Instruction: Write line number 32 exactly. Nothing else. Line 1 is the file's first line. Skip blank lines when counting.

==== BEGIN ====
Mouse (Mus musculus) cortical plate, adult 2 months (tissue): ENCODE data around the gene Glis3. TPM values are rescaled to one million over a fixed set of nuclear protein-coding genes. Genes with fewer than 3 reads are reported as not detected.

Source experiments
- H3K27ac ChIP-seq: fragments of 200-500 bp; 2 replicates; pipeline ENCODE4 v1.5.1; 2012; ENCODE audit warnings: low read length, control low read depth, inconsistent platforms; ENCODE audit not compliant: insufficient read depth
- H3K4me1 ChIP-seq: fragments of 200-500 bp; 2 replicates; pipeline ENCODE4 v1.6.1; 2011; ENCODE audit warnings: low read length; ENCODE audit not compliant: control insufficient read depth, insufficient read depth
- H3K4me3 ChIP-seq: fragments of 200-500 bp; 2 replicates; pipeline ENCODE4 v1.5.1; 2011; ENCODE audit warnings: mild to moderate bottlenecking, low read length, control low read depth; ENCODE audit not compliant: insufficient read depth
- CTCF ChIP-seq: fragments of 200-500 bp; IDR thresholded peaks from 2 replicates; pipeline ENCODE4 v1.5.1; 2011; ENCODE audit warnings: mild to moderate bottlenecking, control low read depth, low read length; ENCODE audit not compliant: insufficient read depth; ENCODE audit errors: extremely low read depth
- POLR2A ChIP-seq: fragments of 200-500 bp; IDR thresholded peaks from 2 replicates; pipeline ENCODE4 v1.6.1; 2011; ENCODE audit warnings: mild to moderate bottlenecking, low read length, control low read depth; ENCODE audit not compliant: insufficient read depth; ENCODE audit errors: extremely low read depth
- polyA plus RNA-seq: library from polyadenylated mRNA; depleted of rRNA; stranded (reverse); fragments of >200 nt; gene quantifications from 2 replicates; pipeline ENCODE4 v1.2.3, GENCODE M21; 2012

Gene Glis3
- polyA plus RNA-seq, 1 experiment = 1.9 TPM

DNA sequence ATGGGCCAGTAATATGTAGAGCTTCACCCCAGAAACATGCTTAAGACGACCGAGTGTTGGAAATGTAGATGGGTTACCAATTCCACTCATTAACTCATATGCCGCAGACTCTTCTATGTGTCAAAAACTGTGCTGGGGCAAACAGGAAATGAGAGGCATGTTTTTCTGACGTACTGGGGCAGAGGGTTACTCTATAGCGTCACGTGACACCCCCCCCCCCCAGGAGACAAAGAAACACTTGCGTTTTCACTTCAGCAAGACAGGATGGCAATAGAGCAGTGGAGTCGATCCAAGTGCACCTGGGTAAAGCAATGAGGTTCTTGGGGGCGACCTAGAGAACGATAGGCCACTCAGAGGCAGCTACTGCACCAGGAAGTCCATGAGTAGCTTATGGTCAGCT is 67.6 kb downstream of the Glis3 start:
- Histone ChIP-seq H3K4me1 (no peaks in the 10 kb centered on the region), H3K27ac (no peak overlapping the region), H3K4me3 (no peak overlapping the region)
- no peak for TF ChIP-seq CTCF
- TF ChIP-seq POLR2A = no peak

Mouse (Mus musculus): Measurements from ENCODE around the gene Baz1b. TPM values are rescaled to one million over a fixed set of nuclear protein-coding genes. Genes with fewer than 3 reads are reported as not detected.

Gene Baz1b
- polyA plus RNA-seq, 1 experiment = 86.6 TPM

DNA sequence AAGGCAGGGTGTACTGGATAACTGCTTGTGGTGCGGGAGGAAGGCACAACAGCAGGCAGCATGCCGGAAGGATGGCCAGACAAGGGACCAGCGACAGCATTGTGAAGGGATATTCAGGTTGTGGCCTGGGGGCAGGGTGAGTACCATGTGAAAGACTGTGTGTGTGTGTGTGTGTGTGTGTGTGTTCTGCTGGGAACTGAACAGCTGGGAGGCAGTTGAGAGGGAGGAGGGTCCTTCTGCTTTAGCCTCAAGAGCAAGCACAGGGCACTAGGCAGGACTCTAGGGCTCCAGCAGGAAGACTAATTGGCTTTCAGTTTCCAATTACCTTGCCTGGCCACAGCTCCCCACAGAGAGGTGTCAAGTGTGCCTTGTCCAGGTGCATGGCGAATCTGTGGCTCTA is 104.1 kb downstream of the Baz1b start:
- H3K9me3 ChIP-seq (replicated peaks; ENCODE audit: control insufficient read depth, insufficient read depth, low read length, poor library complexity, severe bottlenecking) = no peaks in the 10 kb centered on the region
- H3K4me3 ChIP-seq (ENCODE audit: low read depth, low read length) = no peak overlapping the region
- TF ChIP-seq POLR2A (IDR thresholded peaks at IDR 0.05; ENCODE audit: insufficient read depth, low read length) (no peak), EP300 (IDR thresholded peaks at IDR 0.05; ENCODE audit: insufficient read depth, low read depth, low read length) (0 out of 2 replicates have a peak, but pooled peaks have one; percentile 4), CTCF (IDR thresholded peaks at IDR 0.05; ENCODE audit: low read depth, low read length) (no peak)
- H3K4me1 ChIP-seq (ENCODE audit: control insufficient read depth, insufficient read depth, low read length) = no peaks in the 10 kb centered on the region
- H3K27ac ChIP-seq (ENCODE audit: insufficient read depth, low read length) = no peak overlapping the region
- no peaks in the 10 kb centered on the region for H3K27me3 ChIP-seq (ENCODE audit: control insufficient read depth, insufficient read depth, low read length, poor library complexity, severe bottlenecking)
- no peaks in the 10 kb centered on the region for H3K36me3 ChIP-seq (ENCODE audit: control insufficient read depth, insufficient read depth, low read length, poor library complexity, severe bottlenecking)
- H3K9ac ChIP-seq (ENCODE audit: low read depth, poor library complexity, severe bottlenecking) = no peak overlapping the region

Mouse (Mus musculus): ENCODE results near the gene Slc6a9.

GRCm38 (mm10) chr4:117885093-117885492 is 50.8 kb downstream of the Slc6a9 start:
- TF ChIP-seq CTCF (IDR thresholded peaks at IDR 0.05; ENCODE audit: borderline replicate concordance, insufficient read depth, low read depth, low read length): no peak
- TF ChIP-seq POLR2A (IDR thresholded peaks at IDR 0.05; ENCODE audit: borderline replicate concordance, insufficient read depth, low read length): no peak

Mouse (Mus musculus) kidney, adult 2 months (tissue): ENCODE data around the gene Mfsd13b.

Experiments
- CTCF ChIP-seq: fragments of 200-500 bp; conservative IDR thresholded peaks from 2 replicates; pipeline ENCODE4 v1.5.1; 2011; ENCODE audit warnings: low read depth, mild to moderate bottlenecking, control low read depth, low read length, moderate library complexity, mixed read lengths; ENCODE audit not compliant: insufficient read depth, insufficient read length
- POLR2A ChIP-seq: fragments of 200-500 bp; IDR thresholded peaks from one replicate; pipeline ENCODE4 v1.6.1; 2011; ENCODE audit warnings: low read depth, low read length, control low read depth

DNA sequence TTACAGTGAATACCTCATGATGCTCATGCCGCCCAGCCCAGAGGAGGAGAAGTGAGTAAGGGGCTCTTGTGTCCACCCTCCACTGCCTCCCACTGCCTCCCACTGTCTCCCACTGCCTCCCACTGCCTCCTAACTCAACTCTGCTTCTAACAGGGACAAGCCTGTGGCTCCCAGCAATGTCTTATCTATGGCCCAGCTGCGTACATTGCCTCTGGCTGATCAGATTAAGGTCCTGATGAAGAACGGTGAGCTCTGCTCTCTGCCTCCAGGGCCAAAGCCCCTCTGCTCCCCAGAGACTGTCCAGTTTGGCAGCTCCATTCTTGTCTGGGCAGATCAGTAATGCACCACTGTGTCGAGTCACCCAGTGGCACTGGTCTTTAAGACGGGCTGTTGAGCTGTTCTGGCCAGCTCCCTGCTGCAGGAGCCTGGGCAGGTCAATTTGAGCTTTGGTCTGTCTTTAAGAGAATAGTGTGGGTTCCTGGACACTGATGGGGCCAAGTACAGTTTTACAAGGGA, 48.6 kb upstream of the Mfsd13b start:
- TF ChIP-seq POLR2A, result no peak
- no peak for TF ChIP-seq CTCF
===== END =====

Experiments